The Bark has been caught in the middle of the war between celebrities and the paparazzi — actress Eva Mendes was recently quoted that she’d prefer publications blur the faces of her dog, Hugo, a Belgian Malinois, and her boyfriend Ryan Gosling’s pup, George (a mixed breed who has a very distinctive “Mohawk” fur-do) so that they are unrecognizable. “I’ll go somewhere and they’ll be like, ‘Hey, Hugo!’ and I’m like, ‘How do you know Hugo’s name? That’s so creepy!’ ”.
Ms. Mendes has been in the news lately regarding testing a shock collar on herself she was considering for her dog in an effort to protect smaller dogs who may be at risk by Hugo’s exuberant play style. But in calling for her dog’s privacy has she gone too far? Bill Berloni, an entertainment industry dog trainer known for putting the pooches in the Broadway show “Annie” through their paces, said Mendes is smart to be cautious.
“With celebrity comes the price of fame,” Berloni is quoted in an article that appears in today’s Boston Herald. “There are crazy stalkers out there that want a piece of any celebrity, their clothing, a piece of their privacy. I don’t think she’s overreacting. I think she’s wise.” Bark’s publisher, Cameron Woo, weighed in as well, though his statement is taken slightly out of context … “I’ve actually never heard of someone requesting they blur out pictures of their dogs,” Woo said. “People are protective of their family. I know they do that often with their children for exactly that kind of safeguarding, but I’ve not heard that with dogs. It would be kind of hard to see a photograph of a dog and come upon that dog on the street and recognize her.”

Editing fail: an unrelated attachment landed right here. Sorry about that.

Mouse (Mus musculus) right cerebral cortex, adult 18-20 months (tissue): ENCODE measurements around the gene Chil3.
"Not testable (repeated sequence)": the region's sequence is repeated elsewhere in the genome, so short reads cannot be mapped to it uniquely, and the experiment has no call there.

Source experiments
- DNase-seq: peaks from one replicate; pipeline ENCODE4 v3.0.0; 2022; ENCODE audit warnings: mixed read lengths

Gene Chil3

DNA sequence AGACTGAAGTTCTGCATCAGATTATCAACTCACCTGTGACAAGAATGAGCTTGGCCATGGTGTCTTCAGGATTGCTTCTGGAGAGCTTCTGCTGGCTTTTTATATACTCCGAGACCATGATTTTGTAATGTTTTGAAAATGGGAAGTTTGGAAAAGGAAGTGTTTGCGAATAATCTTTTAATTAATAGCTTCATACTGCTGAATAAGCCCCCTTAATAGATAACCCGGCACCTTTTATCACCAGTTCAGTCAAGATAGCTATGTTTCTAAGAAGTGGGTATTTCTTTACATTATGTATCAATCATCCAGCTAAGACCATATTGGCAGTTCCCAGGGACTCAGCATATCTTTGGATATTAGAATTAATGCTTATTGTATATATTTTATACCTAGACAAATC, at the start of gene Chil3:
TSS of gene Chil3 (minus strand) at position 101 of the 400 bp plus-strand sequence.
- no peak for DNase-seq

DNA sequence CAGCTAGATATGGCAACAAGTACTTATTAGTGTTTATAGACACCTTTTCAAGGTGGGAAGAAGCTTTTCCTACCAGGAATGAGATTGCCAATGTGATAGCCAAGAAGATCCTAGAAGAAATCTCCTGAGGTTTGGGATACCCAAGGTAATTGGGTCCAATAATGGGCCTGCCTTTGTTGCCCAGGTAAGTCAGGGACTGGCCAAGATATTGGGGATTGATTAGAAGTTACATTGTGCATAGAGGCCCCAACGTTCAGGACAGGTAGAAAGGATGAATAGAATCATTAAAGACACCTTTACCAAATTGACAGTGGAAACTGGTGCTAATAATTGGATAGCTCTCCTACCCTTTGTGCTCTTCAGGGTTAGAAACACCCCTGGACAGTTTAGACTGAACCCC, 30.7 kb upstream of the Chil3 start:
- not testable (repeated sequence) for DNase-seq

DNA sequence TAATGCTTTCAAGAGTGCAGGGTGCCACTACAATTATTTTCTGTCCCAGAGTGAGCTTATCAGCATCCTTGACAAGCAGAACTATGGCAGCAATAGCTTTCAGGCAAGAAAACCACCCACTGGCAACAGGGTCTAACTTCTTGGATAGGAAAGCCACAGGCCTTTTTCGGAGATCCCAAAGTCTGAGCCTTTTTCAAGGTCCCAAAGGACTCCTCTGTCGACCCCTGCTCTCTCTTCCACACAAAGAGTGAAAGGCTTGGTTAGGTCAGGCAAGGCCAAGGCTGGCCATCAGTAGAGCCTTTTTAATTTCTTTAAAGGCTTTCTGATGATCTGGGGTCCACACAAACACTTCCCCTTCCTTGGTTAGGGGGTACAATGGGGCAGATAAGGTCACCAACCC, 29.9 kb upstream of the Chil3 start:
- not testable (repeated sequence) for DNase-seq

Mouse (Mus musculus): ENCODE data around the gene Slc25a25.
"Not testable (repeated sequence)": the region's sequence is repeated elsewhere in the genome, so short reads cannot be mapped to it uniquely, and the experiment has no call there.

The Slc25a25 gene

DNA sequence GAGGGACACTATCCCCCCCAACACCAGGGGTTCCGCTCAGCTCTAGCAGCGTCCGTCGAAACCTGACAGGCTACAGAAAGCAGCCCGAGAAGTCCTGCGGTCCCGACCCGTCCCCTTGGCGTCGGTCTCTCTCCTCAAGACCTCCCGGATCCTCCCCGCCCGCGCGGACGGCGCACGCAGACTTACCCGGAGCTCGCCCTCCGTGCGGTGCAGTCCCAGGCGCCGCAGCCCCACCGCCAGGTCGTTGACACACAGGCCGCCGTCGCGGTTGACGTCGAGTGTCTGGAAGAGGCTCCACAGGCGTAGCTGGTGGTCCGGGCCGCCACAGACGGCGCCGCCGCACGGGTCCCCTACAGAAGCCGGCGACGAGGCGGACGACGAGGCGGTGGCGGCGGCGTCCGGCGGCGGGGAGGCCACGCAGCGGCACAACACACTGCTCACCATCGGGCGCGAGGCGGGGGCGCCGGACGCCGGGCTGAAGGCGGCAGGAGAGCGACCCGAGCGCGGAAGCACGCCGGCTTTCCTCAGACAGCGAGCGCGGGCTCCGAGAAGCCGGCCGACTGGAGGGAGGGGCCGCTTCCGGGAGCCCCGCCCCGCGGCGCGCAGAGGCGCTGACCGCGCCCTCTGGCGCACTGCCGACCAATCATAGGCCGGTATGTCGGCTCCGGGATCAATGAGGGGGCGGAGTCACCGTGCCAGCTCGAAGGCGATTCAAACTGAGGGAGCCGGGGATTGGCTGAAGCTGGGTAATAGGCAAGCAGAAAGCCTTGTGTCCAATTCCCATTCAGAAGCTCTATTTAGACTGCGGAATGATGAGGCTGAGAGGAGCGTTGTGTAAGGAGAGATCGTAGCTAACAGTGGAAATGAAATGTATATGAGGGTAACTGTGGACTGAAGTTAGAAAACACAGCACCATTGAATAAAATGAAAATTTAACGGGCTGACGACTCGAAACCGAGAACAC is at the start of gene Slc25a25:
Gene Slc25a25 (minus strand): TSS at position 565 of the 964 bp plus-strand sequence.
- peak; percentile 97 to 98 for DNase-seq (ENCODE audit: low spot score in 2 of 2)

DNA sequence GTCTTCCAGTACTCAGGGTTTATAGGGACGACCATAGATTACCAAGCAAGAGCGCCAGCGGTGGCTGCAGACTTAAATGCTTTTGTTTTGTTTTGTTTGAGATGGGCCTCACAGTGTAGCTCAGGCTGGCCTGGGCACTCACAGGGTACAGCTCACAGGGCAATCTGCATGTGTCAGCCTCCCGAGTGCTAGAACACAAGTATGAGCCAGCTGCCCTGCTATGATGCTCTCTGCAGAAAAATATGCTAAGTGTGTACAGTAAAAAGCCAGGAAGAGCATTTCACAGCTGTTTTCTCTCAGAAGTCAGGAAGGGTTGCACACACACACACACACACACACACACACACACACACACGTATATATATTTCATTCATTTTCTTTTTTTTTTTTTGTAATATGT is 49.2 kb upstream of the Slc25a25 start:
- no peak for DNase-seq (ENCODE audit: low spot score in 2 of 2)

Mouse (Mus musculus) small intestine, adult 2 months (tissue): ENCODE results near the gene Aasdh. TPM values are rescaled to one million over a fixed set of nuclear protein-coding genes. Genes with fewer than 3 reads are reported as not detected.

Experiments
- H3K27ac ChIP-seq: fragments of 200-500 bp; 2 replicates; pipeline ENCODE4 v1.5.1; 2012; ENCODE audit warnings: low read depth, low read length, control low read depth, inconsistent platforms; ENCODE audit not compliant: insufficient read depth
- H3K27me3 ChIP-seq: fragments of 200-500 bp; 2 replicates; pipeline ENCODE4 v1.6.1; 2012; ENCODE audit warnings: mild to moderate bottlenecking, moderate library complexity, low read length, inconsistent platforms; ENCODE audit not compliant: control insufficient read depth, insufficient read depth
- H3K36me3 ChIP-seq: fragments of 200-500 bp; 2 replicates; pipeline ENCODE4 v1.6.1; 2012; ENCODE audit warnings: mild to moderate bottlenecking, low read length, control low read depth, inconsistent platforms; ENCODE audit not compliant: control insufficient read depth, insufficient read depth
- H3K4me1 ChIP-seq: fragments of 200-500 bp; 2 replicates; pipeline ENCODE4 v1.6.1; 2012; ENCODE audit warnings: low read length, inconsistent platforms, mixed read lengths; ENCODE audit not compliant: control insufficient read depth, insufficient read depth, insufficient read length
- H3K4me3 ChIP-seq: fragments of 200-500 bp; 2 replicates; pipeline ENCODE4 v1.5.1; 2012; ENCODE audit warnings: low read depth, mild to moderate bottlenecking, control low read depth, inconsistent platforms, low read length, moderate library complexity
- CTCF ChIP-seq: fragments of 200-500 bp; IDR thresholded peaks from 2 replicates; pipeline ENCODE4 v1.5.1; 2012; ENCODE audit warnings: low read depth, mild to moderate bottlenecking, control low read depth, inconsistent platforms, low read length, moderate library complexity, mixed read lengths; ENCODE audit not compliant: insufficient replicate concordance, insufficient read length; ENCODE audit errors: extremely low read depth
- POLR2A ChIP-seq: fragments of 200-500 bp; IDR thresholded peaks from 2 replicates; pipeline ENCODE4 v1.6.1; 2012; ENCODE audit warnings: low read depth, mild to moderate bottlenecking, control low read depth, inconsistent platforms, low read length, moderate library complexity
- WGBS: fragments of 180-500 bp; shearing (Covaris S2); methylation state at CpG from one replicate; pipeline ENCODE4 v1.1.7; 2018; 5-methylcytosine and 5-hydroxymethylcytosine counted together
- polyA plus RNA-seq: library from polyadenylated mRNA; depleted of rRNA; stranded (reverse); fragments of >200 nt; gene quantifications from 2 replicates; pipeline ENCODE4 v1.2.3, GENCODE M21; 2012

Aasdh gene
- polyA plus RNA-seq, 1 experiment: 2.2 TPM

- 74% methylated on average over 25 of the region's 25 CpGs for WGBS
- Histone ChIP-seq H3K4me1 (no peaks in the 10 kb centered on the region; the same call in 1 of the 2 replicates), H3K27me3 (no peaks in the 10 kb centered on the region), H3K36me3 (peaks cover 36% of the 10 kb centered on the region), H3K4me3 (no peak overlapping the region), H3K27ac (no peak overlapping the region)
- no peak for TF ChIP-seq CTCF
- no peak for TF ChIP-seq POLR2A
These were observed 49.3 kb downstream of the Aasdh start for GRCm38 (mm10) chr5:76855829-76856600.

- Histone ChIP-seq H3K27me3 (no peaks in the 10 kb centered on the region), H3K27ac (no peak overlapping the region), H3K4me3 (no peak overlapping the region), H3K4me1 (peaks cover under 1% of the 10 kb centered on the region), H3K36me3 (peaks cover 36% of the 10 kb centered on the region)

The bit they left out? “ … unless the dog was attached to a leash with Eva Mendes at the end …”
What do you think? Do dogs have a right to privacy—free of paparazzi?
Dog's Life: Lifestyle
It may also have a problem
The Wow Wow Dog Circus in Tachikawa City, Japan tours schools, with dogs performing such tricks as jumping rope in a group of dogs or with a person, walking across objects raised off the ground and balancing as they walk on a rolling ball.
Many dogs in Japan are abandoned or killed each year, and this program is part of an effort to make that less common. The goal is an admirable one, and reaching out to children is an excellent strategy.
It concerns me, though, that with one exception, the dogs in this video do not seem happy. Twice in this 53-second video, dogs are seen yawning, which is a sign of stress. Almost all of the dogs have tension in their faces. Only one dog has that relaxed open-mouth expression that indicates a level of comfort with the situation. (The dog I’m referring to is the one who looks like a sesame-colored Shiba Inu and is wearing blue.)